"You remember that time that I---"
It made for dull late evenings, except when they fell into vicious argument, which was always an excellent diversion. Afterwards, He would stay up and work on the ship while he dreamt in the soft bed. And when he woke up, he would go to Him and talk about what he had dreamt of. It was something new. A new memory. Something special and unique. Swirled consciousness dripping over his senses as he slept. More than memories, they were new things.
It was enviable, the dreaming. He longed for it, but He was loathe to admit such a thing to him.
They were companions, but they were not equals. Not in His mind.
He sat across from Him in the kitchen, a headache that felt far too numb to be a headache. He ate his dinner, almost silently. His head hurt and he didn't know why, and the more he thought the more it hurt, it seemed.
"You remember that time I --"
The Doctor stopped short and looked up at him curiously.
"Time you what?"
Yes, time he what. What did he do. He did something, but what was it? He thought it had something to do with the stars, but it couldn't be very important or else he would remember.
"It was nothing. Never mind."
He went back to eating. Eating didn't take too much thought. When he didn't have to think too much the strange feeling in his mind seemed to drift into a pleasant nothingness.
"You remember that time Donna --"
Now it was the Doctor's turn to remember something. He looked up from his food, his gaze now on the Doctor, curious.
The Doctor stared at him for a moment, a strange expression which he couldn't quite place. He didn't look away, and the Doctor broke their stare first.
"It's getting late. Best you get some sleep, you'll need it for tomorrow."
He would have argued, but sleep did make sense, and at least with sleep there would be the chance to escape the dull pounding in his head.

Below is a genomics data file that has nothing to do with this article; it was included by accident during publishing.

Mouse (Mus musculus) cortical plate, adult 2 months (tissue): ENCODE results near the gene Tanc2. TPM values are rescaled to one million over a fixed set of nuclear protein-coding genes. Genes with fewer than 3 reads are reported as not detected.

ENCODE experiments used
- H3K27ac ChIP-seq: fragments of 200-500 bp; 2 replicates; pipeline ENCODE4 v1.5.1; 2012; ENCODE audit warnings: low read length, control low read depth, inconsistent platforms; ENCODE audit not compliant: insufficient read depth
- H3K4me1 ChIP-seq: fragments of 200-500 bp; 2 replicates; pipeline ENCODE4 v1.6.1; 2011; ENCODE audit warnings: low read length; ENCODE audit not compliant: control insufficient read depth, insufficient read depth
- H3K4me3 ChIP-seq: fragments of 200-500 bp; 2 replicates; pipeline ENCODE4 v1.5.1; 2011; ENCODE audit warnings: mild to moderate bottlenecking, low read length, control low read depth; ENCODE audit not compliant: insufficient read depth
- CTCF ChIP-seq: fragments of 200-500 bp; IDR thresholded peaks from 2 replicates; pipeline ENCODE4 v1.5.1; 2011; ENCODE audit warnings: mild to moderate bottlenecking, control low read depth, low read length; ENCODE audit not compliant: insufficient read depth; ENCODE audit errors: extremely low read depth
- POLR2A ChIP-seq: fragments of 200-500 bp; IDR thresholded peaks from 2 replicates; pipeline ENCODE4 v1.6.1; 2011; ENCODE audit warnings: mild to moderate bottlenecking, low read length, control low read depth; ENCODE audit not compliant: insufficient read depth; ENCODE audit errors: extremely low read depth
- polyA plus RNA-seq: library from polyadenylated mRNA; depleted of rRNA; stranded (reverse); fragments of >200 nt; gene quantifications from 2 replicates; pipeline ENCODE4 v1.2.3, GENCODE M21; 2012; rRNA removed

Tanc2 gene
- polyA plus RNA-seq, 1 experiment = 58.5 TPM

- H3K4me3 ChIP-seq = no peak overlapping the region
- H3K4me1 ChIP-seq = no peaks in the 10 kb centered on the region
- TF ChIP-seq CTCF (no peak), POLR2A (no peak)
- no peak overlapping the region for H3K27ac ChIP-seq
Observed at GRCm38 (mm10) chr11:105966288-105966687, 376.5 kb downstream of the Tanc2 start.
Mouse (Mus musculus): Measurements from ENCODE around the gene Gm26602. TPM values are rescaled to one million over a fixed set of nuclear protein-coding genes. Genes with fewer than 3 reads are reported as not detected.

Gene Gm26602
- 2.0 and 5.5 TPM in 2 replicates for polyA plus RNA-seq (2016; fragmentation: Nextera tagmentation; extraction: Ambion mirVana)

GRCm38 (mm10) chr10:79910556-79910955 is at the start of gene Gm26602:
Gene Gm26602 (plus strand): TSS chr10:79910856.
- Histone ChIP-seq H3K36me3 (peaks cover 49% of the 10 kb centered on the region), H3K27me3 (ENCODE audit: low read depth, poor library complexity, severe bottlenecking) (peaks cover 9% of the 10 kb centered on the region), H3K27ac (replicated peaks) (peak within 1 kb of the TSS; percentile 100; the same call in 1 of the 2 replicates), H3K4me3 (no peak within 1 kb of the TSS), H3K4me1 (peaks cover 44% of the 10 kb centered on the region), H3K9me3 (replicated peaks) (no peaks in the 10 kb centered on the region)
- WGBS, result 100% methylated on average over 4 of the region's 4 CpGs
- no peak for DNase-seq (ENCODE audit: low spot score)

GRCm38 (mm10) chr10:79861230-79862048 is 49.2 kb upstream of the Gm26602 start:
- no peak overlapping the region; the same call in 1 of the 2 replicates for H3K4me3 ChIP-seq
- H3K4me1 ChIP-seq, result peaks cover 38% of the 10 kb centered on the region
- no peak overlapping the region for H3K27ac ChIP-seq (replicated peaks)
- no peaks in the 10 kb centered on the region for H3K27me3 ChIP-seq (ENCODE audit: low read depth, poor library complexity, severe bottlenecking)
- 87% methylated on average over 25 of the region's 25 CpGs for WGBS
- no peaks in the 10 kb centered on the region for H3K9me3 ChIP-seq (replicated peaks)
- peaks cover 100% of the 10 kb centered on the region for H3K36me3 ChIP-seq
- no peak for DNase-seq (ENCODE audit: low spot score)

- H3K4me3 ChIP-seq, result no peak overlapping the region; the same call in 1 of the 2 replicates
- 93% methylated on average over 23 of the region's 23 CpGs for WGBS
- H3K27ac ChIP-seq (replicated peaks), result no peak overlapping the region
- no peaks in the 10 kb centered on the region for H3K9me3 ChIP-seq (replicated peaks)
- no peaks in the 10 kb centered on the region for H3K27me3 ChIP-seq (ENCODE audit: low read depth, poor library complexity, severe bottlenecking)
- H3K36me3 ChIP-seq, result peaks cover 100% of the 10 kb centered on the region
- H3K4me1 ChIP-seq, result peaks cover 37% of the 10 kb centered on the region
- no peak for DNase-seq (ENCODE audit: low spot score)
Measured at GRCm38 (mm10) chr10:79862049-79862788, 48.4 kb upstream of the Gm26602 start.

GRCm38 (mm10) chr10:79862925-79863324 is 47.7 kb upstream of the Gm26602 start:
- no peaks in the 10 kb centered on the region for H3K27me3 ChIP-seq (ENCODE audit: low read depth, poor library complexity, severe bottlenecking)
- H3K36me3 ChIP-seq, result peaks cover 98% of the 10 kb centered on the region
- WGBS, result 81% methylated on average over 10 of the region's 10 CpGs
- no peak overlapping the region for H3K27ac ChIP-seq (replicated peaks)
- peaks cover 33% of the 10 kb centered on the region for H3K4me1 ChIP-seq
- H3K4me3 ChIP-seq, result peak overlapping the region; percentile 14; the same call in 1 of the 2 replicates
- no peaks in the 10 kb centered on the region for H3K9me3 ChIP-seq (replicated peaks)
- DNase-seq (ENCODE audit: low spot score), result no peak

He believed, later on, that he should've noticed it sooner. He should've figured, he should've realized.
It was before they ate, when he insisted on trying a recipe and He insisted that he was a far better cook. Naturally, some of her cooking skills must've come out in him, for his copy of the dessert turned out perfect while His had exploded. He began to blame the oven, but His Companion would have none of it.
"There's too much filling," he said, with a teasing tsk, tsk to his voice. "You've put too much in, it can't handle all of it."
He stepped back in that moment, and the dessert in his hands, sitting on a beautiful piece of china (Thomas Jefferson, Christmas gift, chip in the corner), tumbled from his hands. It fell to the floor and shattered, the pieces of the dish embedding themselves in the sticky filling.
"Are you all right?" He asked, stepping forward. When His Companion did not respond, there was a moment of panic.
"What happened?" he asked and he sounded, for the first time that He could remember, to be genuinely confused. Almost lost. "Did you knock it out of my hand?"
"Do I look that childish? You dropped it," He replied with an irritated tone. "You dropped it, after a rather impolite lecture."
An argument was about to form (and He would never admit to enjoying these fights, the fights he used to share with her) and there was that lovely little spark of irritation in the air. It hung for a long moment, then fizzled away. The Companion did not reply quickly enough. In fact, he did not reply for a long moment.
"I think...I'm going to bed."
"Too tired to fight?"
The Companion shot Him a look. "Not tonight, I have a headache."
He thought to argue as His Companion left, but sleep did make sense. Clearly he was tired. That's all it was. Tired.
He knew better.
He knew better.
He knew what it was, so why couldn't he name it? He turned it over in his hands, trying to just think but the slow steady pounding in his head made that too difficult. The more he tried to think the worse it felt. Still, he had the strange knowledge that it had probably been worse yesterday. He probably would've been able to name the object in his hand yesterday, too.